Hollywood has a tendency to end their movies on a high, happy note. No matter how sad or bleak the movie had been, apparently a walk into the sunset cures all ills. But what about real life? Does every situation in reality end positively? The answer, of course, is no. Getting to see dark, depressing endings can be refreshing, especially if the movie itself has been dark and/or depressing throughout. I will caution the audience: you probably should not watch certain movies if you are in a down mood. One such movie is Donnie Darko.
Donnie Darko is centered on a sleepy, suburban Virginian town. Donnie Darko (Jake Gyllenhaal) is a troubled young man who sleepwalks and converses on a regular basis with his imaginary friend, a 6 foot tall rabbit named Frank. Sounds like Jimmy Stewart’s character in the 1958 classic Harvey, right? Not at all. Frank is not a friendly rabbit by any stretch of the imagination. Frank fills Donnie’s head with thoughts of destruction, revenge, and time travel.
But is Frank really imaginary? As the film progresses, fantasy and reality are blurred rather seamlessly. Donnie Darko is what you get when you cross breed the works of John Hughes and David Lynch.
Upon its initial release, Donnie Darko had a difficult time finding an audience. Shortly before its release in the fall of 2001, the 9/11 attacks occurred. That tragedy, along with a sequence in the film involving a plane losing an engine, did not equate to success. But, thanks to word of mouth and home video, Darko eventually found its audience, achieving cult classic status that it still holds 16 years later.
Donnie Darko is brilliant. The ensemble cast is stellar: Jake Gyllenhaal, Maggie Gyllenhaal, Jena Malone, Drew Barrymore, Katherine Ross, Mary McDonnell, Patrick Swayze, and Noah Wyle. There’s also an appearance from a young Seth Rogan. The cinematography is stunning. And the direction, from Richard Kelly, is award worthy. What is even more impressive is Darko was Kelly’s feature film directorial debut.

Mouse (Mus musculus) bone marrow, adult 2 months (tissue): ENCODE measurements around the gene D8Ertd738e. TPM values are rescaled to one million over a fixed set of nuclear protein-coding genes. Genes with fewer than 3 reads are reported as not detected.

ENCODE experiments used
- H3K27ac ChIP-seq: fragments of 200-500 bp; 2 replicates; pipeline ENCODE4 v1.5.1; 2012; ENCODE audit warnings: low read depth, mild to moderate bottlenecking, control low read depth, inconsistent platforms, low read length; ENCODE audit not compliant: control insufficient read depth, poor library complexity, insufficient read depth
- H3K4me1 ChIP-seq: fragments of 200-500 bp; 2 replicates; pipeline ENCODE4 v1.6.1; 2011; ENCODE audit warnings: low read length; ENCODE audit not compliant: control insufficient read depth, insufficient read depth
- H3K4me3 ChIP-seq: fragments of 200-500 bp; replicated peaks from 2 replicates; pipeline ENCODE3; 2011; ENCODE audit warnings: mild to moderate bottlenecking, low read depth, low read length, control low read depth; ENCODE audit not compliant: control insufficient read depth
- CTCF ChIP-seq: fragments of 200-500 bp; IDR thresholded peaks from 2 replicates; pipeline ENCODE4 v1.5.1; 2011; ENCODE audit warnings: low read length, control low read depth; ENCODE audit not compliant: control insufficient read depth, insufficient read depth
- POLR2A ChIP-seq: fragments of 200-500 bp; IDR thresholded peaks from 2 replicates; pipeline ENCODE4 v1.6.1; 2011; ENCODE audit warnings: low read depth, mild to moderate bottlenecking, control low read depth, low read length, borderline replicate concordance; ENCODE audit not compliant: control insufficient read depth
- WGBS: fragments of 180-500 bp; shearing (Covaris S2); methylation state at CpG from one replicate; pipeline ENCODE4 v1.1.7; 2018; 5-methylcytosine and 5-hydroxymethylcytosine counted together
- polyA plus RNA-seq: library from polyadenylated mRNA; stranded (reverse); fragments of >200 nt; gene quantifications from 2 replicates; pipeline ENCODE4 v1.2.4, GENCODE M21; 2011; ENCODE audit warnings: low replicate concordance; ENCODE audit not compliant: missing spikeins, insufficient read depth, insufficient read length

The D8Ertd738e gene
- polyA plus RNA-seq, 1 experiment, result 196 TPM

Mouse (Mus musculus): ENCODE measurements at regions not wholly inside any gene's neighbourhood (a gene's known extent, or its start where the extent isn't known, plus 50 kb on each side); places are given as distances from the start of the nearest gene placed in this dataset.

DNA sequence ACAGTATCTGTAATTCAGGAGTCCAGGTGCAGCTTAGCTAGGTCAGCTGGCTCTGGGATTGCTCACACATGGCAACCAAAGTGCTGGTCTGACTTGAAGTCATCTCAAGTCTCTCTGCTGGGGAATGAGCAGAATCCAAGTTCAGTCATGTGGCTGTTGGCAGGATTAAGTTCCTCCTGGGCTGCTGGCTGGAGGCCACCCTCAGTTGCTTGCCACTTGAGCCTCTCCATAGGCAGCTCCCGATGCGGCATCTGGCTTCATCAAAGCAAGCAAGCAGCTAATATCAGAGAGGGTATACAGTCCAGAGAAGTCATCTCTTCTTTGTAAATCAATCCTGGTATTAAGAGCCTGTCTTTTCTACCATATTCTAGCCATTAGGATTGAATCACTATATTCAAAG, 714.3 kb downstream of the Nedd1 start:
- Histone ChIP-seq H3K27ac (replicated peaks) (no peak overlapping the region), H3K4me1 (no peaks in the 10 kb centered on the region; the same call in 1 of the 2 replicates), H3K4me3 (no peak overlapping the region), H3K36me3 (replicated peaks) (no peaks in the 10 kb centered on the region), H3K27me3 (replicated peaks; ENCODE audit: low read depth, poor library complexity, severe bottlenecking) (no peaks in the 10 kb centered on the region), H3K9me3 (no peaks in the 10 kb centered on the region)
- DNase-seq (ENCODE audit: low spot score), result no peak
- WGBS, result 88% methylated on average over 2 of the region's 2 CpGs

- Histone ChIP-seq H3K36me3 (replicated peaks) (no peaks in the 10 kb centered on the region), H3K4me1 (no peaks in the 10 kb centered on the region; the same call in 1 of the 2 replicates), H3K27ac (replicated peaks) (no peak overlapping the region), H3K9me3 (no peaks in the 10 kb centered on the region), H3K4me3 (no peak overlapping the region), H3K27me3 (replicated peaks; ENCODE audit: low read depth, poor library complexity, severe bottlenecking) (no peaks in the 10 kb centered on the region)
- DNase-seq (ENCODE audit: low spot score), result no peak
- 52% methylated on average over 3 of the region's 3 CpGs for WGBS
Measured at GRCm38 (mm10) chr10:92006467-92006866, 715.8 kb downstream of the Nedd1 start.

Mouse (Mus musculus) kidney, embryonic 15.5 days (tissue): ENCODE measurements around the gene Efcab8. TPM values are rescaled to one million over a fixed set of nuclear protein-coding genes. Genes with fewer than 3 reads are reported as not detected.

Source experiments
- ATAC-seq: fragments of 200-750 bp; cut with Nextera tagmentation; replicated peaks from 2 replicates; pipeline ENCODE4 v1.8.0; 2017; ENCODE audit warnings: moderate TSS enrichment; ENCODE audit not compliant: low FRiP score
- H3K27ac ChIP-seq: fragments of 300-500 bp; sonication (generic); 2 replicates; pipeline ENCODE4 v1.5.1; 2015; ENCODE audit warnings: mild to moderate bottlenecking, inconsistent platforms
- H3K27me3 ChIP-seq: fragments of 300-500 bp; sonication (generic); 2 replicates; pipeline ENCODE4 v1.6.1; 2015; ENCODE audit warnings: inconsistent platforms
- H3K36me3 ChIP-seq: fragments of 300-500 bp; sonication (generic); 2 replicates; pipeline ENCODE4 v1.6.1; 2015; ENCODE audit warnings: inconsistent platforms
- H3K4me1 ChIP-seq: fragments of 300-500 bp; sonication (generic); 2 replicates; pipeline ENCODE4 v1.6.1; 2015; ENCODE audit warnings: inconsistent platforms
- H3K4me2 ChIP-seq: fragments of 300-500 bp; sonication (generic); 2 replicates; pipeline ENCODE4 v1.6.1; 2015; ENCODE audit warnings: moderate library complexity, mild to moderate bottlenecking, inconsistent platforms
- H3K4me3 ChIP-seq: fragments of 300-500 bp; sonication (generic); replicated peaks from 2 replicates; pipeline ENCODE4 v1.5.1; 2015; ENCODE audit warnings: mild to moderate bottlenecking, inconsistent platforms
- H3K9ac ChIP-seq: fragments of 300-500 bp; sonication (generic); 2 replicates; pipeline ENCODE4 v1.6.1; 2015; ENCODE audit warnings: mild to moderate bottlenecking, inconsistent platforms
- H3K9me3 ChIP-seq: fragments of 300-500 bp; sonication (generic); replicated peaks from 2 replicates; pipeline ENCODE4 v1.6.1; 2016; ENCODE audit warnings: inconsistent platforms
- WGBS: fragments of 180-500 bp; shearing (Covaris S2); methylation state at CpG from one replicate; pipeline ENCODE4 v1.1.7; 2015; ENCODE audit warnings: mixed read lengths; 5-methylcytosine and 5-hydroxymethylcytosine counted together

Donnie Darko Limited Edition has been released in a 4 disc collector’s edition from the master artisans at Arrow US. Arrow has truly outdone itself with this release. The Limited Edition set comes with a Blu-Ray and DVD version of both the Theatrical Cut and the Director’s Cut. The set is absolutely loaded with special features, including an all new making of documentary entitled Deus ex Machina: The Philosophy of Donnie Darko. There’s also a Richard Kelly short film, The Goodbye Place, as well as deleted and alternate scenes, archive interviews and featurettes, the Cunning Visions infomercials, trailers, and a music video of Mad World by Gary Jules.
Both the Theatrical and Director’s cut received 4K restorations from the original camera negatives. The restorations were supervised and approved by director Richard Kelly and cinematographer Steven Poster.
Let’s not forget the packaging. There’s a fold-out poster featuring the original poster art on one side and new artwork from Candice Tripp on the flip side. There are also 7 postcards featuring a secret I will not divulge here. Also, the Limited Edition comes with an 80+ page booklet featuring color stills and essays about the meaning and impact of the film.
Donnie Darko is not for everyone. Most people always want to see the sunny side of life. Always remember this: the sun always rises, but it also always sets. If you can handle a little darkness in your life, I highly recommend purchasing Donnie Darko Limited Edition.